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Etherpaded Up

So I’ve been looking for a chance to use Etherpad for quite some time now and last week proved to be the perfect opportunity. I had just organised a guestspeaker to appear via Skype in my senior Outdoor Education so we needed to come up with a series of questions to ask him for the following week. So I created an Etherpad and sent it to all of my students via the simple URL it gives you. The best thing is you don’t need to sign up in order to start contributing to the ‘pad’.

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Anyway my students received the URL and got to work creating a series of questions that they we could then ask during the interview. The ability to see each others work update in real time meant that there was no double up in the questions. It also seemed as though they motivated each other to contribute, with comments such as ‘how many have you created’ flowing around the room. Within minutes my class had created a high quality document that they could then print and use in their preparation for the interview. Click to see Our Pad.

So why is this better than a bit of poster paper and a class brainstorm activity?

Well digital text is moveable, editable, mashable something a poor old poster would struggle to do. The winner is in the ability to collaborate with people from the other side of the world as if they were in the same room. We tested this out when our guest stopped in and watched the questions he was about to be asked, be created. This proved to be a major motivator in the  brainstorming process as the students were writing and rewriting their questions to ensure they would be well received by Eric.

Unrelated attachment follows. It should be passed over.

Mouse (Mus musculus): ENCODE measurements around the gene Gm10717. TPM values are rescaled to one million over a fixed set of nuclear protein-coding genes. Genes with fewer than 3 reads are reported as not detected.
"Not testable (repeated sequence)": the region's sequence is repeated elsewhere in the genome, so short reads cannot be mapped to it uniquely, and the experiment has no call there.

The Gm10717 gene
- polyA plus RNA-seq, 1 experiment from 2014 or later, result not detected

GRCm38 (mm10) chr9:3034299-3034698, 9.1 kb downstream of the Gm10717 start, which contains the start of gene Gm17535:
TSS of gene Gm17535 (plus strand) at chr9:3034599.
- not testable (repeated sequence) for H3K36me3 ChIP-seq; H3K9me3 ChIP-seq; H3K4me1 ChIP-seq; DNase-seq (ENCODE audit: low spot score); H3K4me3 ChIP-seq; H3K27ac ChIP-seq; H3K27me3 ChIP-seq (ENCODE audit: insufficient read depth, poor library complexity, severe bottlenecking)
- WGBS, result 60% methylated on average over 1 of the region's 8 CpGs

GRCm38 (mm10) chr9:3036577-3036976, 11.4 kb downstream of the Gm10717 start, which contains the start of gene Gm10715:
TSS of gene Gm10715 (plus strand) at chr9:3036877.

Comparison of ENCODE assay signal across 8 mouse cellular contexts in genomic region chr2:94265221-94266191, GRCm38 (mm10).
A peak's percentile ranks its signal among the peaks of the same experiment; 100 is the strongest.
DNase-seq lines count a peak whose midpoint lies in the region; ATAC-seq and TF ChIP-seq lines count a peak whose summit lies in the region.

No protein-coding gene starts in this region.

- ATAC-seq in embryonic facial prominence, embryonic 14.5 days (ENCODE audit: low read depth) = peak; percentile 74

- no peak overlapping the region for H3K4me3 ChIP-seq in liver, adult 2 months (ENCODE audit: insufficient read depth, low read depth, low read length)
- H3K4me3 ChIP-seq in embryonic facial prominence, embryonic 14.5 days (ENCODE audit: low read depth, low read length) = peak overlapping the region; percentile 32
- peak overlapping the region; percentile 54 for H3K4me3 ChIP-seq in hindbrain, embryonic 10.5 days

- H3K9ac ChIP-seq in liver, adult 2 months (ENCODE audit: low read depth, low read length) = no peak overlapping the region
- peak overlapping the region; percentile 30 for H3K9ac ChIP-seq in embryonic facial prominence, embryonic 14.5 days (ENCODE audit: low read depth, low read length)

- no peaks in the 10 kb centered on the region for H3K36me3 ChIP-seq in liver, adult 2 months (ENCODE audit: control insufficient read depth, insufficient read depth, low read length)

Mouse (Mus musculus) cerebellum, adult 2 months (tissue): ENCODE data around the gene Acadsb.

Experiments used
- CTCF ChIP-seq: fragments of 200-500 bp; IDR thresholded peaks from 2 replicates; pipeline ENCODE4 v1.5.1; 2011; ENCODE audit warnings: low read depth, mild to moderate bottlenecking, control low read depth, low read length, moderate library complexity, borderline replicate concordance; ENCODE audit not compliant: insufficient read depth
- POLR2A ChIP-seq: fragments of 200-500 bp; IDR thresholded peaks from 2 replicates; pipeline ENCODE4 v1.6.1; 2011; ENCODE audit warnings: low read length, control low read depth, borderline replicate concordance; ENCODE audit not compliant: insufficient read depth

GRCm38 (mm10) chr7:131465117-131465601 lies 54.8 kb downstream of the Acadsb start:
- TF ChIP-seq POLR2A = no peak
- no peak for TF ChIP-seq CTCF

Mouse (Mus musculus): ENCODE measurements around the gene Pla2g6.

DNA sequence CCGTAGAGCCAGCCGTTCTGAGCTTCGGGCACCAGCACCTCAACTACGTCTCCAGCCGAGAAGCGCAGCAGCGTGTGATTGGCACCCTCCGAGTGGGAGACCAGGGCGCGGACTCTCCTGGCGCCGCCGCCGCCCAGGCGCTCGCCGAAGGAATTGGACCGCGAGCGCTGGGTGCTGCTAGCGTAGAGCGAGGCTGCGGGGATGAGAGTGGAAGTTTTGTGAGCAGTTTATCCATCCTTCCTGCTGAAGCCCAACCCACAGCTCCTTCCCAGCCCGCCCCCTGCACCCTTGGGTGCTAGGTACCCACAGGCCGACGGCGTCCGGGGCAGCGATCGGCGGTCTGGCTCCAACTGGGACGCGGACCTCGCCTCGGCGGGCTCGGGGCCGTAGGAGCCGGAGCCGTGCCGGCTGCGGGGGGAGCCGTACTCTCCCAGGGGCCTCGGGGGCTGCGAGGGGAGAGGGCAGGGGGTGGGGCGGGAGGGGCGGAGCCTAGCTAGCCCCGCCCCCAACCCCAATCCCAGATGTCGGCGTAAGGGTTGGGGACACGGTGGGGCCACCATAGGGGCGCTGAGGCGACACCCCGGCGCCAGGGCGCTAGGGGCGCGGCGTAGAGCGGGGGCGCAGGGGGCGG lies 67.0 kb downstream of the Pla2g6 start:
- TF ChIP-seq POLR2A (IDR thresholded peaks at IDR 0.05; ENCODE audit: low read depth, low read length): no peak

An amazing free web2.0 tool with incredible power for collaboration and too top it all off…. its so easy.

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2 Responses

  1. I thought it would be good to mention that we also used this in a recent staff meeting. Each staff member had a pad open and when they had a question they could add it to the pad which was then viewable by the chairperson running the session. It also allowed the principal to chase up any of the questions that went unanswered during the meeting

    To top it all off we had a document/summary of the meeting that could be printed

  2. Jarrod,

    Etherpad certainly is a functional tool, and I’m impressed you have used it for both student and staff benefit. I’ve found its powerful at the moment when collaborating with colleagues for planning or reviewing.

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